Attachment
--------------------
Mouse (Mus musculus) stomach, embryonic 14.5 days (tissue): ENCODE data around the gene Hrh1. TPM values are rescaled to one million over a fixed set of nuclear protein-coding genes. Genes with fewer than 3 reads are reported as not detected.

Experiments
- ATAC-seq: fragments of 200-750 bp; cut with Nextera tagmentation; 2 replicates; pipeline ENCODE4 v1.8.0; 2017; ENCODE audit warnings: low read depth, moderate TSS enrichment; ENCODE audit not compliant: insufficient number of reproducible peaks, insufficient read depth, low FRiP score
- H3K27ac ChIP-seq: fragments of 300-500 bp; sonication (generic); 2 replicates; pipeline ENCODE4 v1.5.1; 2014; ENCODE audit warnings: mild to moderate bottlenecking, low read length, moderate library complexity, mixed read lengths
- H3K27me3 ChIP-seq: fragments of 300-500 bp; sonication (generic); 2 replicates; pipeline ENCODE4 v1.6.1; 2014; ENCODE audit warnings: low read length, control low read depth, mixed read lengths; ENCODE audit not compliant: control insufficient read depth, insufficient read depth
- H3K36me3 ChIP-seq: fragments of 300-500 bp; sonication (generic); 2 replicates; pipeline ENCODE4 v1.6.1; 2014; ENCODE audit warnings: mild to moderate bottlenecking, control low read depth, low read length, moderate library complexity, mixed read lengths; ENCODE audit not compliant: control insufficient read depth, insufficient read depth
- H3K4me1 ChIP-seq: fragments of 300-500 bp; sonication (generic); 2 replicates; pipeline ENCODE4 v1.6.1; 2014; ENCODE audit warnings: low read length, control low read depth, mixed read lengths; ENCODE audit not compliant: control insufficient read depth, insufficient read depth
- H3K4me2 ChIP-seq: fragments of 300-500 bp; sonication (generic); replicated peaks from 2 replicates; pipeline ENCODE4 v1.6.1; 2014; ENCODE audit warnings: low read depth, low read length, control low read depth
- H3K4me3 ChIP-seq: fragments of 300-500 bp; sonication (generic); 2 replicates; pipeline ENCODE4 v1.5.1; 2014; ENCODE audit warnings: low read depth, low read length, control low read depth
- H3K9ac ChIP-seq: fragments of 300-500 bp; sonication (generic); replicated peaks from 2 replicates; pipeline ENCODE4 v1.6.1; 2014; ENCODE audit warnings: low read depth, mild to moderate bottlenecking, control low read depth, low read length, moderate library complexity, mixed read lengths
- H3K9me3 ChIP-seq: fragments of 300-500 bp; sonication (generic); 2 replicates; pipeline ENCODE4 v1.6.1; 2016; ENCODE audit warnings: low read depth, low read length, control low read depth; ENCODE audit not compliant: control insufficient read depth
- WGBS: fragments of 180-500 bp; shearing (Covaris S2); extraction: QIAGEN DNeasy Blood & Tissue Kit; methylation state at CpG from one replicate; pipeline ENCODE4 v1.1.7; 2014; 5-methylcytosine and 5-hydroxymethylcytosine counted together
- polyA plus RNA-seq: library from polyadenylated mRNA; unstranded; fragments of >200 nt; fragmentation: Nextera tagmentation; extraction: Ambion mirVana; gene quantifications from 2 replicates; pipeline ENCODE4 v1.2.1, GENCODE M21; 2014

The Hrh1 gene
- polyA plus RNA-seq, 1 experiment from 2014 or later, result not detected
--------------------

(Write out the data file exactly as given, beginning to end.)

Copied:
Mouse (Mus musculus) stomach, embryonic 14.5 days (tissue): ENCODE data around the gene Hrh1. TPM values are rescaled to one million over a fixed set of nuclear protein-coding genes. Genes with fewer than 3 reads are reported as not detected.

Experiments
- ATAC-seq: fragments of 200-750 bp; cut with Nextera tagmentation; 2 replicates; pipeline ENCODE4 v1.8.0; 2017; ENCODE audit warnings: low read depth, moderate TSS enrichment; ENCODE audit not compliant: insufficient number of reproducible peaks, insufficient read depth, low FRiP score
- H3K27ac ChIP-seq: fragments of 300-500 bp; sonication (generic); 2 replicates; pipeline ENCODE4 v1.5.1; 2014; ENCODE audit warnings: mild to moderate bottlenecking, low read length, moderate library complexity, mixed read lengths
- H3K27me3 ChIP-seq: fragments of 300-500 bp; sonication (generic); 2 replicates; pipeline ENCODE4 v1.6.1; 2014; ENCODE audit warnings: low read length, control low read depth, mixed read lengths; ENCODE audit not compliant: control insufficient read depth, insufficient read depth
- H3K36me3 ChIP-seq: fragments of 300-500 bp; sonication (generic); 2 replicates; pipeline ENCODE4 v1.6.1; 2014; ENCODE audit warnings: mild to moderate bottlenecking, control low read depth, low read length, moderate library complexity, mixed read lengths; ENCODE audit not compliant: control insufficient read depth, insufficient read depth
- H3K4me1 ChIP-seq: fragments of 300-500 bp; sonication (generic); 2 replicates; pipeline ENCODE4 v1.6.1; 2014; ENCODE audit warnings: low read length, control low read depth, mixed read lengths; ENCODE audit not compliant: control insufficient read depth, insufficient read depth
- H3K4me2 ChIP-seq: fragments of 300-500 bp; sonication (generic); replicated peaks from 2 replicates; pipeline ENCODE4 v1.6.1; 2014; ENCODE audit warnings: low read depth, low read length, control low read depth
- H3K4me3 ChIP-seq: fragments of 300-500 bp; sonication (generic); 2 replicates; pipeline ENCODE4 v1.5.1; 2014; ENCODE audit warnings: low read depth, low read length, control low read depth
- H3K9ac ChIP-seq: fragments of 300-500 bp; sonication (generic); replicated peaks from 2 replicates; pipeline ENCODE4 v1.6.1; 2014; ENCODE audit warnings: low read depth, mild to moderate bottlenecking, control low read depth, low read length, moderate library complexity, mixed read lengths
- H3K9me3 ChIP-seq: fragments of 300-500 bp; sonication (generic); 2 replicates; pipeline ENCODE4 v1.6.1; 2016; ENCODE audit warnings: low read depth, low read length, control low read depth; ENCODE audit not compliant: control insufficient read depth
- WGBS: fragments of 180-500 bp; shearing (Covaris S2); extraction: QIAGEN DNeasy Blood & Tissue Kit; methylation state at CpG from one replicate; pipeline ENCODE4 v1.1.7; 2014; 5-methylcytosine and 5-hydroxymethylcytosine counted together
- polyA plus RNA-seq: library from polyadenylated mRNA; unstranded; fragments of >200 nt; fragmentation: Nextera tagmentation; extraction: Ambion mirVana; gene quantifications from 2 replicates; pipeline ENCODE4 v1.2.1, GENCODE M21; 2014

The Hrh1 gene
- polyA plus RNA-seq, 1 experiment from 2014 or later, result not detected